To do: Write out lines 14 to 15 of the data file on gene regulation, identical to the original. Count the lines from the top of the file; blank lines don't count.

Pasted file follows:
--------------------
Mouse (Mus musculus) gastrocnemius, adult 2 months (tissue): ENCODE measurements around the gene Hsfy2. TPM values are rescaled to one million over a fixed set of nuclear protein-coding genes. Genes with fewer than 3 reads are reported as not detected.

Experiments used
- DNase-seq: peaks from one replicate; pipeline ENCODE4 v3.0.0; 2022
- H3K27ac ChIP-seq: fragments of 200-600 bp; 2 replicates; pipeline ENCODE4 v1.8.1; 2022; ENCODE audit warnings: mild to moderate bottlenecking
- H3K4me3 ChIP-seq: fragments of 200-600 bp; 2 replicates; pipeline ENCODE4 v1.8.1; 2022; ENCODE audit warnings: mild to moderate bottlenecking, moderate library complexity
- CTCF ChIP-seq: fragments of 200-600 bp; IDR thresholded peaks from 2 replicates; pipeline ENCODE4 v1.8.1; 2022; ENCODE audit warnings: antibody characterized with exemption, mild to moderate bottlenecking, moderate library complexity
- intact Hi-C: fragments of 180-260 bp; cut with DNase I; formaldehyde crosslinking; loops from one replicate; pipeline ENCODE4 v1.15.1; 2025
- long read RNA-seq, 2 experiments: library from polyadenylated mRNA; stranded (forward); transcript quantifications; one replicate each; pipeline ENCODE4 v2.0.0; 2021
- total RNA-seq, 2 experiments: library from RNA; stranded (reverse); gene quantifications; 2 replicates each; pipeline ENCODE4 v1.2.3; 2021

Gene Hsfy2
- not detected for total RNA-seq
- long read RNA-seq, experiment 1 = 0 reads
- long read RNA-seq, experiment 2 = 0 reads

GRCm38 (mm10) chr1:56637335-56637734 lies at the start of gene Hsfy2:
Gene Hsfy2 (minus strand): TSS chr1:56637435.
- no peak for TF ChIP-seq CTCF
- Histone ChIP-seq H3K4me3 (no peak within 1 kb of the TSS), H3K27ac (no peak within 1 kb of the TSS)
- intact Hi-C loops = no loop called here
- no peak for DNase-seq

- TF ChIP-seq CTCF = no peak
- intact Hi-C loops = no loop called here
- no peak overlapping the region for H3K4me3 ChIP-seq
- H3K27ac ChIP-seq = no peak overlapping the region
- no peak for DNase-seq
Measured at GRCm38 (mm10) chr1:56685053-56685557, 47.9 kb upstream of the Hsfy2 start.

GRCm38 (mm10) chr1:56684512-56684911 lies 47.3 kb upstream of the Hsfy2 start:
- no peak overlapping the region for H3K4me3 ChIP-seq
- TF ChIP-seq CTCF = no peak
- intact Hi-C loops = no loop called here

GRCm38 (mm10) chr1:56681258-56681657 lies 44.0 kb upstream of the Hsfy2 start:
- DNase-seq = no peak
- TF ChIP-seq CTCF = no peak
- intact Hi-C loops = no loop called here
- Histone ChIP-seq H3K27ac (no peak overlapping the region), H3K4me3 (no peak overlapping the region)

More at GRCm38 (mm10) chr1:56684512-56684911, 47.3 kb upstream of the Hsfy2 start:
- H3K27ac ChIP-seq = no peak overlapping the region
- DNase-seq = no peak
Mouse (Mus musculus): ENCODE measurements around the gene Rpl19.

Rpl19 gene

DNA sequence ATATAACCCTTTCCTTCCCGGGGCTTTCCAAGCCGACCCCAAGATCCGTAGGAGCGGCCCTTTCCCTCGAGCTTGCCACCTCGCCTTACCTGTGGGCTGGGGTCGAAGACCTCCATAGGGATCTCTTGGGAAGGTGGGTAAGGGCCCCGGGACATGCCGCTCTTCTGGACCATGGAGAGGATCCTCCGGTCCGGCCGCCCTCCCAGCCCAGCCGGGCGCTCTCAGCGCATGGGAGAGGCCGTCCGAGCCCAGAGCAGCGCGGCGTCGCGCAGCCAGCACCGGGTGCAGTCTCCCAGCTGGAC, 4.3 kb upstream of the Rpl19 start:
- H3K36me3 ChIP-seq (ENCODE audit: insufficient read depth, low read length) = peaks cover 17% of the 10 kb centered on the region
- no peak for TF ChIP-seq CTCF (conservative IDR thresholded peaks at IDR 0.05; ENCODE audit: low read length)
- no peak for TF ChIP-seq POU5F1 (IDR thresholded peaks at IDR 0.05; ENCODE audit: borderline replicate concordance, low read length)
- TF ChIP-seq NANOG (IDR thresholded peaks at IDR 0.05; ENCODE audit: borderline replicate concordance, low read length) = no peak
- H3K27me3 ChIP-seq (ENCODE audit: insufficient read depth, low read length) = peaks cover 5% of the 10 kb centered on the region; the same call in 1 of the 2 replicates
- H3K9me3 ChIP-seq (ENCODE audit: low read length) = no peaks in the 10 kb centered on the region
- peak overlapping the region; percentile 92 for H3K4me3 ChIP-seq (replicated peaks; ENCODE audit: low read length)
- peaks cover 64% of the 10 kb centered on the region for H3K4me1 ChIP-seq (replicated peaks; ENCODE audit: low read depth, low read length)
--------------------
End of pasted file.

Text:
GRCm38 (mm10) chr1:56637335-56637734 lies at the start of gene Hsfy2:
Gene Hsfy2 (minus strand): TSS chr1:56637435.